Timolol is most effective when administered in the morning, and should not be given more than twice a day.  Latanoprost is administered once per day, and is most effective when administered just before bedtime.  If Latanoprost is administered more than once a day, it can be less effective in lowering intraocular pressure than being dosed once a day or it can cause paradoxical elevations in intraocular pressure.  In order for Brimonidine and Dorzolamide to be effective throughout the entire day, they must be administered three times a day because they only work for 8 hours.  As a result, any patient who uses this product would also have to use multiple other products that include Brimonidine and Dorzolamide in order for this product to be effective.

APPENDIX III
The following are additional examples of claims  made by your firm about the efficacy of your firm’s ophthalmic products:
Web content:
• “Dropless” products
o “Dropless Cataract Surgery”
o “Reduce issues with patient compliance”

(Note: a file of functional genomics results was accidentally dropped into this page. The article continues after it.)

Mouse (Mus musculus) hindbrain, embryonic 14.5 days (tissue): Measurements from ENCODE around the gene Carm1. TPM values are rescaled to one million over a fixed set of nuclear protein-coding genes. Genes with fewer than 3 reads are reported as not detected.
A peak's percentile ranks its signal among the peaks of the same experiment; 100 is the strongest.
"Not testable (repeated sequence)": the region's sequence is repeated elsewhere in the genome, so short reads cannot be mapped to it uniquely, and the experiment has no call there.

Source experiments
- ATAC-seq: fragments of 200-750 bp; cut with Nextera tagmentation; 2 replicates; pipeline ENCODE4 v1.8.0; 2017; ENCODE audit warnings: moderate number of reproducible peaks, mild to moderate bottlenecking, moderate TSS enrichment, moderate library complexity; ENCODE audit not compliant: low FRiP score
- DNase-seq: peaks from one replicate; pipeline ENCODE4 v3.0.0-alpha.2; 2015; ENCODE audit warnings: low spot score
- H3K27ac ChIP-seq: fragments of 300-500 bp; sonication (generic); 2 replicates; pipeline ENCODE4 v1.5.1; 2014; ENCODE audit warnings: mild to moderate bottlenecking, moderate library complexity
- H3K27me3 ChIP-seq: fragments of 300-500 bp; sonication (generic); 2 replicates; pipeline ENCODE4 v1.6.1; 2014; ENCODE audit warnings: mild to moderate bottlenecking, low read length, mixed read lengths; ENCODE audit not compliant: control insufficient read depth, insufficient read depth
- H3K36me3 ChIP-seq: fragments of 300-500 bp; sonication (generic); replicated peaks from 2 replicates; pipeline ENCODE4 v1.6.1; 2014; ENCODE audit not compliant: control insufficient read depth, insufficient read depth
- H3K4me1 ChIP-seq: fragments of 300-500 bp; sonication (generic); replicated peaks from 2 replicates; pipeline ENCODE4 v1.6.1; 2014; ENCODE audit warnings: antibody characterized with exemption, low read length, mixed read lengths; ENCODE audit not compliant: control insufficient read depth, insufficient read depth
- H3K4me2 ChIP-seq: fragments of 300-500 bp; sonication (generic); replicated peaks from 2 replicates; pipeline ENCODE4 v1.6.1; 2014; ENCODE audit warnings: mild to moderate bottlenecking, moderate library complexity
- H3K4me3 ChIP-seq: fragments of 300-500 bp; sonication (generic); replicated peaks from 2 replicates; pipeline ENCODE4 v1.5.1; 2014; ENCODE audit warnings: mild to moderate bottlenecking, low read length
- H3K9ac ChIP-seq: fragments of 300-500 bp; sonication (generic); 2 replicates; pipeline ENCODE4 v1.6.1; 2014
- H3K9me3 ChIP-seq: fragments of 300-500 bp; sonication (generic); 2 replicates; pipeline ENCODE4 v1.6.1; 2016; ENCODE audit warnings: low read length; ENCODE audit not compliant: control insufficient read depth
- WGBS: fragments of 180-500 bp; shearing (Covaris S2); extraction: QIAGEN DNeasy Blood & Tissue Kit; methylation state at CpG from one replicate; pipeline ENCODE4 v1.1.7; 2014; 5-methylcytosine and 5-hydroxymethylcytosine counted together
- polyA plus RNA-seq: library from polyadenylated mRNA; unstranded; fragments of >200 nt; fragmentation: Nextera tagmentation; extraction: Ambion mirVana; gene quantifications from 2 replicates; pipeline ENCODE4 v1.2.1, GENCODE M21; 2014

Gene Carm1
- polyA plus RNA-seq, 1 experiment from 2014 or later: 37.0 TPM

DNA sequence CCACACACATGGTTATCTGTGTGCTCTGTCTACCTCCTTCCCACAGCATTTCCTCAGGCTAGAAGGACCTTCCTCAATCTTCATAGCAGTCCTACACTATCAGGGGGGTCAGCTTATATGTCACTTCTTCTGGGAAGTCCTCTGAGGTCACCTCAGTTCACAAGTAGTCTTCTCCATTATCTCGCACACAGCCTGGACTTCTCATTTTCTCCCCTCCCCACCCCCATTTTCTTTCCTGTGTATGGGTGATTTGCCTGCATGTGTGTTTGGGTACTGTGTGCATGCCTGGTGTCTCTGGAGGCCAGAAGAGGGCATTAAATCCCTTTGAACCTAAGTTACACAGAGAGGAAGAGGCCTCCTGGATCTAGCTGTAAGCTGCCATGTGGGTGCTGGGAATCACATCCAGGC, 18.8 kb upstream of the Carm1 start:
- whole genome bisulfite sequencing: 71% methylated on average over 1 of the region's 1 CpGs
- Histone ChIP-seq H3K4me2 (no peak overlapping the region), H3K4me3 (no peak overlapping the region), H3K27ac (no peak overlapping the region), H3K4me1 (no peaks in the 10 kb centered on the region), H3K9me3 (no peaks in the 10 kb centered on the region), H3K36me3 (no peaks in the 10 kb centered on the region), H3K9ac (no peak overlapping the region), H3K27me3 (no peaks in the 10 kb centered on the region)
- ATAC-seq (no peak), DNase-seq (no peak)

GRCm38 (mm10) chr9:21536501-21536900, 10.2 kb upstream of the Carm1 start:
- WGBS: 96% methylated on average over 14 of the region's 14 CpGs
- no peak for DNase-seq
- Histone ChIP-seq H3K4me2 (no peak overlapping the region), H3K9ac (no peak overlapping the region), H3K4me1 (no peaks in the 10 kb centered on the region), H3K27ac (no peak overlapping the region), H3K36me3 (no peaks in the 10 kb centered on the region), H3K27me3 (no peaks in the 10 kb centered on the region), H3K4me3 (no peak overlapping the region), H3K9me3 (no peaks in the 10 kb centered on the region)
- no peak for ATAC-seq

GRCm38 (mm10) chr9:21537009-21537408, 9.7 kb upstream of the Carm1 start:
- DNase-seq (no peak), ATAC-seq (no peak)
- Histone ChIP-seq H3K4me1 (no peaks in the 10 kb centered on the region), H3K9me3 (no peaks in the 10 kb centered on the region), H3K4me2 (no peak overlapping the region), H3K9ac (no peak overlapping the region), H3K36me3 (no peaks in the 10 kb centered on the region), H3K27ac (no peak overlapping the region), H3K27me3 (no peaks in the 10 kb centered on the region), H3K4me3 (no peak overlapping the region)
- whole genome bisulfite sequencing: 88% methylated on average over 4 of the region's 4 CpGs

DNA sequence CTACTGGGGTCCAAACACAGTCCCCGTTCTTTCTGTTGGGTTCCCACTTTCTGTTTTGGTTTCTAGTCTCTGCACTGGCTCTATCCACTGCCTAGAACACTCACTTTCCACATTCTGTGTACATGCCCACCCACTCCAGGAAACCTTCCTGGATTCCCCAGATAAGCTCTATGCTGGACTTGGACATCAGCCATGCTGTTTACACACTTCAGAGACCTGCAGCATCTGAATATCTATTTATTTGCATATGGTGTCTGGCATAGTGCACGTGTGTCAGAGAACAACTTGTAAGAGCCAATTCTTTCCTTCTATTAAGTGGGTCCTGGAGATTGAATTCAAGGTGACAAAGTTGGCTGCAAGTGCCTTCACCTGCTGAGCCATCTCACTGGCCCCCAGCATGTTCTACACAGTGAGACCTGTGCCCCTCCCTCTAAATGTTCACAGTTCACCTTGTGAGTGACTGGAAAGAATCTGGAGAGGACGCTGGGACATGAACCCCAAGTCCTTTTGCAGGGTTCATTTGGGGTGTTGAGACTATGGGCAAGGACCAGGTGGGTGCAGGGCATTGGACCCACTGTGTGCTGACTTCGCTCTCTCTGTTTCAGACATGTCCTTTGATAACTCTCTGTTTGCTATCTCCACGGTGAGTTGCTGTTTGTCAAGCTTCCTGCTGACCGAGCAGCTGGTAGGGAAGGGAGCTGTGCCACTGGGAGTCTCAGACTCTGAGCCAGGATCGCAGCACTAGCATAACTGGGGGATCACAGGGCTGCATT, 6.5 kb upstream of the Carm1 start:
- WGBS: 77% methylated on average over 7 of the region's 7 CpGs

o “Single Intraocular administration”
o “Quality sterile injectable compounded medications for use in ocular surgery”
o “Ophthalmologists currently using Dropless Therapy formulations believe the optimal location for the injection would be the vitreous due to the depot effect. This is achieved by one of two approaches:
 Transzonular injection via cannula.
 Pars plana injection via needle”
• “LessDrops” products
o “Keep It Simple”
o “Provide fewer drops . . . with our proprietary topical ophthalmic compounded formulations for patients following LASIK, PRK, cataract, and other ocular surgeries (and non-surgical applications)”
o “Combination drop therapy may reduce the number of eye drops needed after ocular surgery”
o “Quality sterile compounded medications for pre and post ocular surgery”
• “Simple Drops” products
o “Simple Drops may simplify your patient’s treatment regimen by combining multiple glaucoma medications into a single bottle”
“Simple Drops” Brochure on website:
• “Reduce compliance issues with multiple drop bottles. Simplify your patient’s treatment with one Preservative-Free Simple Drop”
• “Simple Drops include multiple medications into one drop bottle for your patient’s convenience”
• “Provides convenience of multiple medications into one combination drop”
• “May increase patient compliance by reducing the number of drops needed per day”